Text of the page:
The Far Planet Revolution describes the attempted revolt and reprisals centred around Jupiter, Saturn and Neptune. Before the advent of Faster-Than-Light travel, the Solar System had a booming economy. Factories on Earth, Luna and Mars built the equipment and supplies to further develop infrastructure on the moons of the more far flung planets, often referred to as the Far Planets. The work to settle and tame these environments was labour intensive. With the exception of Europa (ironically claimed by the British) and Titan (settled by the United States) the other moons were part or fully projects of the multinational megacorporations. These groups hired labour en-masse from the overpopulated countries of Europe and Asia and shipped them off to the remaining moons on the promise that they could live there, providing they played their part in making it fit for human habitation.
These remaining moons (Triton, Enceladus, Gandymede and Callisto) involved hard labour and toil to settle. It was during this period that the first FLT jump was successful. This fundamentally shifted human horizons beyond their own solar system and shifted the priorities of these megacorporations accordingly. Resources were taken away from the moon projects in order to develop and manufacture the ships and infrastructure involved in interstellar exploration.
The Far Planet Projects were considered more expensive to abandon than they would be to continue. Additionally, the Sol governments had no room to accept hundreds of thousands of people back onto planet. So the megacorporations continued their work, but with significantly less in the way of resources. For the people working on these projects, times went from bad to worse. Food, materials and safety measures were slashed and workers were expected to do much more with much less.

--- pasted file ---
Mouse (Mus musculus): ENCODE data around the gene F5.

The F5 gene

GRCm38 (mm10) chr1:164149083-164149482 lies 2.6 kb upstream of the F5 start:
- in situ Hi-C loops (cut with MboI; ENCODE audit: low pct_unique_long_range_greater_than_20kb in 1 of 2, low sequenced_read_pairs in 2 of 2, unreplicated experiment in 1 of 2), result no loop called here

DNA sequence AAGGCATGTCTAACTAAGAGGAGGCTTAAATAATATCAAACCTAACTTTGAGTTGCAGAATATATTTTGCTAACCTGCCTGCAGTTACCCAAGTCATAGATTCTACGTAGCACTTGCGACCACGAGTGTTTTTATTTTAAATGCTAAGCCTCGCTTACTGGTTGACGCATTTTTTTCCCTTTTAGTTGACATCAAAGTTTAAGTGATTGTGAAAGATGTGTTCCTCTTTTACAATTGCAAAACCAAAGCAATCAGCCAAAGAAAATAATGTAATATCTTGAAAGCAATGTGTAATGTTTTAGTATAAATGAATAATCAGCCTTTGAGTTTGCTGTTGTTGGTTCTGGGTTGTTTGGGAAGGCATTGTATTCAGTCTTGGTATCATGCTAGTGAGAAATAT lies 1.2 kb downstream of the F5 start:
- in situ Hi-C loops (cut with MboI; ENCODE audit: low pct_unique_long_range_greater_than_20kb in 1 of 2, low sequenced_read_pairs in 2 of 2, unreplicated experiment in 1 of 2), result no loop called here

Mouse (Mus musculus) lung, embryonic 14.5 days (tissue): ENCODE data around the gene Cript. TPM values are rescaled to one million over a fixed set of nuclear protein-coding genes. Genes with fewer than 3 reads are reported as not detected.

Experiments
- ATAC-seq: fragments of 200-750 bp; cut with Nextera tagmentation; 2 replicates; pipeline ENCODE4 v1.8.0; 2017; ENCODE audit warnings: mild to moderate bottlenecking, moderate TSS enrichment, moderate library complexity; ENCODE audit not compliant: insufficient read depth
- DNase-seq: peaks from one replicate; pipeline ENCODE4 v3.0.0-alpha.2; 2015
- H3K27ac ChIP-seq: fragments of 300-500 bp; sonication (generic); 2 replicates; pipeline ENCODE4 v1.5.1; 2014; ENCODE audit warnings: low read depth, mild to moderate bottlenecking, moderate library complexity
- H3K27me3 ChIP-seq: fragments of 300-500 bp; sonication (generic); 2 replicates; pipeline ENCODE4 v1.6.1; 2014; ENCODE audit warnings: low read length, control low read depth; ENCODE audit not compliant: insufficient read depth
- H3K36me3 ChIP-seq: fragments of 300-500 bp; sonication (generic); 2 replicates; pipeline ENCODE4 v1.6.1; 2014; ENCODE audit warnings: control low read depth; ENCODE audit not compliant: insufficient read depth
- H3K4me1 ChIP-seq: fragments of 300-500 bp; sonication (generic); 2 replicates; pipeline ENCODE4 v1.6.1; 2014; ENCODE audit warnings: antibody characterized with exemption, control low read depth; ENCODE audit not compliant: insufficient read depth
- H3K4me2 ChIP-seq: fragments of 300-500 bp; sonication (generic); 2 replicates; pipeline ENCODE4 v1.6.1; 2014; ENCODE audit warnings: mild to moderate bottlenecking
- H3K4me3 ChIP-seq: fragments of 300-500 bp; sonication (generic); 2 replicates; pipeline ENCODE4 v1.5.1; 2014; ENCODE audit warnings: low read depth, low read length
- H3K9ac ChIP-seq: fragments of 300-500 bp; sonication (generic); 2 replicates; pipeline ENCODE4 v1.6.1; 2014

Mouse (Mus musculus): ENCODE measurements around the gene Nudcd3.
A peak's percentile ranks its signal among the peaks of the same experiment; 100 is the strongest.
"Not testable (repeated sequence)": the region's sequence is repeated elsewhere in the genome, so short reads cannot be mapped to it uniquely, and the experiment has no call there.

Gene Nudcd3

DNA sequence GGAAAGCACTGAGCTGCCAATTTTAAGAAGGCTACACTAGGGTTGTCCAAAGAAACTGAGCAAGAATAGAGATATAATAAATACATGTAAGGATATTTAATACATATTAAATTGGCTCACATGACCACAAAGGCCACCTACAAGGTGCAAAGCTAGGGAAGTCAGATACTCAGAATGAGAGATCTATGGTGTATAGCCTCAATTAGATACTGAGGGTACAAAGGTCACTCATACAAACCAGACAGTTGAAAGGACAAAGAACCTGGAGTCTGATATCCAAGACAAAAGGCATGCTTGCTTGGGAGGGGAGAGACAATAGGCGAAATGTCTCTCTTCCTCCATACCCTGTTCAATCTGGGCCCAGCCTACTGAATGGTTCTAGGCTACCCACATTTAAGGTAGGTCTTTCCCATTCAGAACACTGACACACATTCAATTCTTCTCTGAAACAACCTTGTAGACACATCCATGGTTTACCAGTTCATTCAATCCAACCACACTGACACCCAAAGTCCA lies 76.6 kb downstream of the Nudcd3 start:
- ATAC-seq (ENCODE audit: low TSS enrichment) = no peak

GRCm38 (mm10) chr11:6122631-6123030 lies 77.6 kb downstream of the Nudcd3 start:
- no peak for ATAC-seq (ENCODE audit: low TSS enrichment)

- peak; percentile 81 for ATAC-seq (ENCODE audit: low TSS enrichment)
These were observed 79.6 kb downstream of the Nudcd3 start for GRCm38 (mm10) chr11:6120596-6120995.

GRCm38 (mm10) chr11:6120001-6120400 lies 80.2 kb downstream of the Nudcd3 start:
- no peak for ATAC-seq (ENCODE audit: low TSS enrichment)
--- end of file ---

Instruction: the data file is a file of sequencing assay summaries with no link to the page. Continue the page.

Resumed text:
A series of deadly accidents cumulated with an explosion at a fuel refinery on Gandymede which left 60 people dead, including children who had been working in the admin block. A leaked report found fundamental flaws in the corporation’s safety procedures and risk management. It went on to suggest token changes to procedure but was widely regarded as a corporate whitewash. Sol governments, tied up with interstellar exploration, ignored the incident. And colonist anger grew, simmering under the surface.
One day in June, the workers on all four moons declared a general strike. One corporate manager on Callisto ordered his small security detail to break the picket line. They were mobbed by strikers – weapons seized and taken prisoner. News of this spread like wildfire, causing the remaining corporate personnel to go on lockdown and the colonists to move against the remaining infrastructure, raiding stores for food and supplies.
These four moons declared independence and set out a list of demands – including self-rule – in exchange for release of the corporate hostages. Having already sunk major investment capital into the projects, the multinational corporations refused to give in to the would-be democrats. Following a meeting of CEOs and security officers, they made the bold move of contracting various mercenary agencies, including (it is rumoured) the Agency, to disarm the revolutionaries and restore order.
The colonists were large in number but mostly civilian, with little experience or taste for war. The mercenary groups elected for a brief and bloody campaign against the leaders of the would-be democracy. This approach paid off: the majority of the populations, seeing the brutal reprisals meted out to their leaders, backed down and agreed to go back to work.
At continuing cost, the megacorporations kept mercenary brigades stationed around the sites until the construction was complete. It was only by the end of the Second Age that these colonies began to sustain themselves, export goods and become less fearful places to live. Liberal political groups of Sol paint this is a modern day war crime and regard the entire incident as a stain on the ruling governments of the time, the majority of whom veto’d a proposed UN Resolution on the matter.